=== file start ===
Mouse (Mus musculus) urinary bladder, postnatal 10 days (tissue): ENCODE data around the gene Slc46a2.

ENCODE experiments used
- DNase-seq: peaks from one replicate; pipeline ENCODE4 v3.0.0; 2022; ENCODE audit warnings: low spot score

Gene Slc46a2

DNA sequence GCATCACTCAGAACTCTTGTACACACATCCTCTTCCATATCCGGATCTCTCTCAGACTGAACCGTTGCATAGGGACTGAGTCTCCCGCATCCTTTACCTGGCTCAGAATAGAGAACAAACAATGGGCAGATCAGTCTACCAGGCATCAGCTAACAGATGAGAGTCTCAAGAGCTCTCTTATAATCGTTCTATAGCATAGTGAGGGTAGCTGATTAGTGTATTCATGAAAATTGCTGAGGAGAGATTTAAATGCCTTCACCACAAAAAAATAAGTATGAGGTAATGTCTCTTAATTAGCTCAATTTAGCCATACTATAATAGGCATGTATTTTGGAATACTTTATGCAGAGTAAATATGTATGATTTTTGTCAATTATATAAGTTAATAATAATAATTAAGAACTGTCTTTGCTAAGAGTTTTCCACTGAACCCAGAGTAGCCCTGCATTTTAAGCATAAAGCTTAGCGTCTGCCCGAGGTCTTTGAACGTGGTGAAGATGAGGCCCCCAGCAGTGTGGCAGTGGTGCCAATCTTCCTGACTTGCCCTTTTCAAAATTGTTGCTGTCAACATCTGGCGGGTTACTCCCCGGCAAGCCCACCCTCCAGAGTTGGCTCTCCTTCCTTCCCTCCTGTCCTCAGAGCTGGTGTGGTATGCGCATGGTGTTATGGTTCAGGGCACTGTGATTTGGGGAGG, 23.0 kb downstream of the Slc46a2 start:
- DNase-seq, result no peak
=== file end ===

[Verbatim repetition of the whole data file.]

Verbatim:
Mouse (Mus musculus) urinary bladder, postnatal 10 days (tissue): ENCODE data around the gene Slc46a2.

ENCODE experiments used
- DNase-seq: peaks from one replicate; pipeline ENCODE4 v3.0.0; 2022; ENCODE audit warnings: low spot score

Gene Slc46a2

DNA sequence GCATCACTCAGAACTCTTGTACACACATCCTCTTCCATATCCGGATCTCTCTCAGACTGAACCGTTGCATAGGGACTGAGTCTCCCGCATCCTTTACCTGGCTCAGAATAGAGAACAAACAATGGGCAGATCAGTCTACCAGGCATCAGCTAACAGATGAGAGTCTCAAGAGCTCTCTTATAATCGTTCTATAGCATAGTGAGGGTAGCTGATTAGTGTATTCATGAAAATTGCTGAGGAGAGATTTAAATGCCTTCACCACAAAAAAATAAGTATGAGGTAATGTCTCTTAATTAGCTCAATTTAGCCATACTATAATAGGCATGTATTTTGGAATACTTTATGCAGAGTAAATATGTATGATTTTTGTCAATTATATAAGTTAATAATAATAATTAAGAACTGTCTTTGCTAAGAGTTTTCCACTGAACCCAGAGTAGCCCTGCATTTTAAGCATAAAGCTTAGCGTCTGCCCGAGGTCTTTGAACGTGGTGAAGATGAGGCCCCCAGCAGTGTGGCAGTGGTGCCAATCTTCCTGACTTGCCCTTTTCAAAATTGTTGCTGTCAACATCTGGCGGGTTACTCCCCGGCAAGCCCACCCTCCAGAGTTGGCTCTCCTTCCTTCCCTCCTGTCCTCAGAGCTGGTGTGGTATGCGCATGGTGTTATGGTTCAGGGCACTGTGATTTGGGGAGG, 23.0 kb downstream of the Slc46a2 start:
- DNase-seq, result no peak